Military Intervention in Syria Problematic

Sam White, Contributing Writer

With Congress set to vote this Monday on a resolution that would authorize limited military action in Syria, the United States finds itself yet again on the brink of a bloody, costly and entirely avoidable war that it has neither right nor reason to fight.

The resolution on Monday comes in the wake of the Aug. 21 chemical weapons attack outside the Syrian capital, Damascus, which killed over a thousand unarmed civilians. In a statement, President Obama blamed the Syrian government and President Bashar al-Assad for the attack and urged Congress to support a limited military operation that would, in the words of Defense Secretary Chuck Hagel, “hold the Assad regime accountable, degrade its ability to carry out their kinds of attacks and deter it from further use of chemical weapons.”

It need not be said that the attack, a flagrant violation of multiple tenets of international law, was tragic and abhorrent by any standards. Few would deny that the perpetrators deserve to feel the full weight of justice, and the prevention of future chemical weapons attacks, especially of this scope, is a goal behind which most everyone in the world can stand united. This is precisely why U.S. military action makes no sense.

Even if the Obama administration is correct in its central accusations — that Assad’s government is responsible for the attack and that the weapon used was in fact sarin, the outlawed nerve agent — it has yet to announce to the world what it expects to achieve through military intervention.

In pitching his administration’s case to Congress, President Obama emphasized that he plans only to weaken Syria’s chemical weapons capabilities, rather than to place “boots on the ground” or engage in a long- term campaign.

Yet the supposedly limited operation he proposes will likely be led with missiles fired from five U.S. destroyers currently stationed in the Mediterranean Sea, possibly supplemented with air strikes, which begs several critical questions: How accurate can U.S.-led strikes be if they are carried out remotely? Who and what, specifically, do they plan to target? Will the destruction of chemical weapons facilities result in further deaths, this time at the hands of the U.S., from sarin released into surrounding areas?

The humbling truth is that if the U.S. does carry out such an attack, it will inevitably contribute to further bloodshed. The strikes it proposes will almost certainly involve civilian casualties and they will, without question, provoke retaliation from President Assad’s most critical allies. Among those openly committed to countering a U.S. strike are Russia, which has pre-emptively deployed its own warships in the Mediterranean, and Iran, whose government continues to support Assad with the assistance of the Shiite extremist group Hezbollah. Iran has additionally vowed to attack Israel in the event of a U.S. strike on Syria, dragging one of the United States’ closest regional allies into what could quickly become a full-scale global war.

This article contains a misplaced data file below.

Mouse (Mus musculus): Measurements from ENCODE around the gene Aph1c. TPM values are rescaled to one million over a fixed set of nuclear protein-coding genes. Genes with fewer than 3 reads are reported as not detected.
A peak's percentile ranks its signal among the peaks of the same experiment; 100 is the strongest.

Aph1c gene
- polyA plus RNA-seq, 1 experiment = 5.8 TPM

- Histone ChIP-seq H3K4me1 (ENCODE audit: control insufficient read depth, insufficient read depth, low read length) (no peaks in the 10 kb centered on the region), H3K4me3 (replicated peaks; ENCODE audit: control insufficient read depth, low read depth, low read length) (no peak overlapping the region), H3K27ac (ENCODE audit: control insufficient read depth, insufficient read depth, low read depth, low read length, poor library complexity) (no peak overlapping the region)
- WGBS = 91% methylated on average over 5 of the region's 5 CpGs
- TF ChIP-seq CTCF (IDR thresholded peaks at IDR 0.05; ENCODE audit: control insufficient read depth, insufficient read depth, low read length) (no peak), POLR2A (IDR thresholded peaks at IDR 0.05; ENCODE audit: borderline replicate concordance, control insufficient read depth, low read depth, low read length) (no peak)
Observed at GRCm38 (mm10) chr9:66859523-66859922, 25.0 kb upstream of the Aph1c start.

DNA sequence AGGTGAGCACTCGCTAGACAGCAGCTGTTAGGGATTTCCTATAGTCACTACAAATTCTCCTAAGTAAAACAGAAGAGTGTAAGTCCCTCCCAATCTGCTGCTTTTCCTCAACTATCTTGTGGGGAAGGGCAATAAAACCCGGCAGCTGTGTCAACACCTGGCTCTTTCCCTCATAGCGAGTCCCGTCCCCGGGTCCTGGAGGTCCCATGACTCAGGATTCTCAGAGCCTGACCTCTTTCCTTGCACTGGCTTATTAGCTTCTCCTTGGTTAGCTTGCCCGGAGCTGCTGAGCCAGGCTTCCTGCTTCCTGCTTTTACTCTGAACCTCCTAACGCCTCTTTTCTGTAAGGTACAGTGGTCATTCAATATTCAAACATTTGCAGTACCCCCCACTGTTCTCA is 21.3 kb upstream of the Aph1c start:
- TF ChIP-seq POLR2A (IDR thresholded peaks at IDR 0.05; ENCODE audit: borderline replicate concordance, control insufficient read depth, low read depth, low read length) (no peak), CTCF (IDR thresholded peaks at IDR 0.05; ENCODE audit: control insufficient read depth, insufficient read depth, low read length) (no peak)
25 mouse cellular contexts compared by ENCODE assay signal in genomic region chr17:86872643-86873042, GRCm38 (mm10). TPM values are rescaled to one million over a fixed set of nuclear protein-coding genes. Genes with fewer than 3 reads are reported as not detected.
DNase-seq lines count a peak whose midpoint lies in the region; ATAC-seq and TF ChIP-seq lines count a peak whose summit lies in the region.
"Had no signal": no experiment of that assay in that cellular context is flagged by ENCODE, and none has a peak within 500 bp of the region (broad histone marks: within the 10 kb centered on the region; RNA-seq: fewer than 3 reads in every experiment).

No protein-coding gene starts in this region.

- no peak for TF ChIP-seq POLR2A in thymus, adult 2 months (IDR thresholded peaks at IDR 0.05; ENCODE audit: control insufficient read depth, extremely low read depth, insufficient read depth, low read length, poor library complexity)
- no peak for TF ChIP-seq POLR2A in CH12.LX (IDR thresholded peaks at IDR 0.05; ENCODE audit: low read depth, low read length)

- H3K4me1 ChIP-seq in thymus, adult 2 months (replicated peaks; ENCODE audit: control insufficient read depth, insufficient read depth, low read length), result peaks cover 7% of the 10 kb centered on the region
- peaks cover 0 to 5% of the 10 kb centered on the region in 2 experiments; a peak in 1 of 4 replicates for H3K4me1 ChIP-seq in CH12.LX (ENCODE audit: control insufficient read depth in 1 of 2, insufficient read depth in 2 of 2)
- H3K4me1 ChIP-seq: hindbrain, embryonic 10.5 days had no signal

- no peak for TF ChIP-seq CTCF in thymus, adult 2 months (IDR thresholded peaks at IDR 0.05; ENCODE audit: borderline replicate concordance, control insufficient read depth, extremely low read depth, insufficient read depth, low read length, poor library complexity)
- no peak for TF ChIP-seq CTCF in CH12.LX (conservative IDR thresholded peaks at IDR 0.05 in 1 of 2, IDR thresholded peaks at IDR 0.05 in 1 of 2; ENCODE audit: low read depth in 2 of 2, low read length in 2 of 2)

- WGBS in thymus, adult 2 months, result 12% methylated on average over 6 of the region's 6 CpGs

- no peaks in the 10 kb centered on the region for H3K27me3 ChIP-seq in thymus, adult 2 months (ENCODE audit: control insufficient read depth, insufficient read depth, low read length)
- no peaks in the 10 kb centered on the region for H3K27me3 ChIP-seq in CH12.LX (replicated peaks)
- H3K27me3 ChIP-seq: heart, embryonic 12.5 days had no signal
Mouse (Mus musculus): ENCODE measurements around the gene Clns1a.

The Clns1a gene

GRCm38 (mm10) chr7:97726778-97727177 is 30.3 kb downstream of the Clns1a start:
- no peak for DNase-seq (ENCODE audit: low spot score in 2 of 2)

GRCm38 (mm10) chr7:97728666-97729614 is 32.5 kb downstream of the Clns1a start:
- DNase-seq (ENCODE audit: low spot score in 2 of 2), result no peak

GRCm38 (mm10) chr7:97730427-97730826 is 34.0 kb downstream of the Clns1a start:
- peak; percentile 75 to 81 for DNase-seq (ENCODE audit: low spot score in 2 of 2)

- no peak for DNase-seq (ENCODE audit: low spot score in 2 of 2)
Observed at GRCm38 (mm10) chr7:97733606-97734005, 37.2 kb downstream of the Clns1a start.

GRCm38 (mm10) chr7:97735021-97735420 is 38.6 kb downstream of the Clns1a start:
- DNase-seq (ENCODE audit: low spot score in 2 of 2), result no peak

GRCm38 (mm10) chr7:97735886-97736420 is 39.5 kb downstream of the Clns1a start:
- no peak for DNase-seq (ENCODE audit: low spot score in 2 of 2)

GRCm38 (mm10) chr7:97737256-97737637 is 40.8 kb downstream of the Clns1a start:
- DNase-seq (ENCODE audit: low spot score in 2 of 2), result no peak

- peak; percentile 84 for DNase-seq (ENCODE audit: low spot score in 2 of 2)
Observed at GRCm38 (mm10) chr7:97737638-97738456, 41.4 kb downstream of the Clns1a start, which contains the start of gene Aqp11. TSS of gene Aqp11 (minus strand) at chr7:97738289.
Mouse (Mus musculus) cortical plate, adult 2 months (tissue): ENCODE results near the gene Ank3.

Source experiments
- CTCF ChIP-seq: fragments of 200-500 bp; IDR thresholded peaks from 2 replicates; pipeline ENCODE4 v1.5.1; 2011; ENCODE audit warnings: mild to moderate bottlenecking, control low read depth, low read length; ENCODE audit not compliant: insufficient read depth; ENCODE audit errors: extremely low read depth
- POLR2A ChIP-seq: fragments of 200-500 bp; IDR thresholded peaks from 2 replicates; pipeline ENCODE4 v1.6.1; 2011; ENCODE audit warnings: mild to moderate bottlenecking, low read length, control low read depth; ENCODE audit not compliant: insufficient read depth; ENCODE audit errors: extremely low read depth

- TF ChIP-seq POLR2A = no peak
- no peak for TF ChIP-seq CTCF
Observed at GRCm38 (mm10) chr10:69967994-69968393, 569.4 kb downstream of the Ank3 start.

Iran and Russia are merely two among the growing multitude of countries — the United Kingdom and Germany now included — pointing out that the U.S. does not have the necessary international permission to carry out a strike on Syrian soil. Because such an attack does not constitute a clear act of self-defense, the U.S. cannot legally proceed without approval from the United Nations Security Council, which permanent members Russia and China have both soundly denied. If the planned attack is, as the Obama administration claims, meant to deter violations of international humanitarian law, what message will the United States be sending to the world by defying the clearcut authority of the highest international organization?

And yet, all of the above scenarios are based on the assumption that the Obama administration is in fact correct in blaming Assad for the Damascus attack. This assumption, as many commentators, both from the U.S. and from outside, have emphasized, is an unverified and dangerous one. While the Obama administration’s statement emphasizes that Assad’s central opposition, the Free Syrian Army, does not possess the capability to carry out a chemical weapons attack, it entirely neglects the possibility of other capable perpetrators, such as FSA-linked al-Qaeda.

With the U.S. in steadfast refusal to disclose the evidence upon which it bases its accusations, and the official report of U.N. weapons inspectors not due for at least several more days, we may not know the true identity of the perpetrators until after yet another convoluted, global and misguided war is well under way. This war can and must be prevented with a “no” vote on Monday so that necessary diplomatic options may be pursued.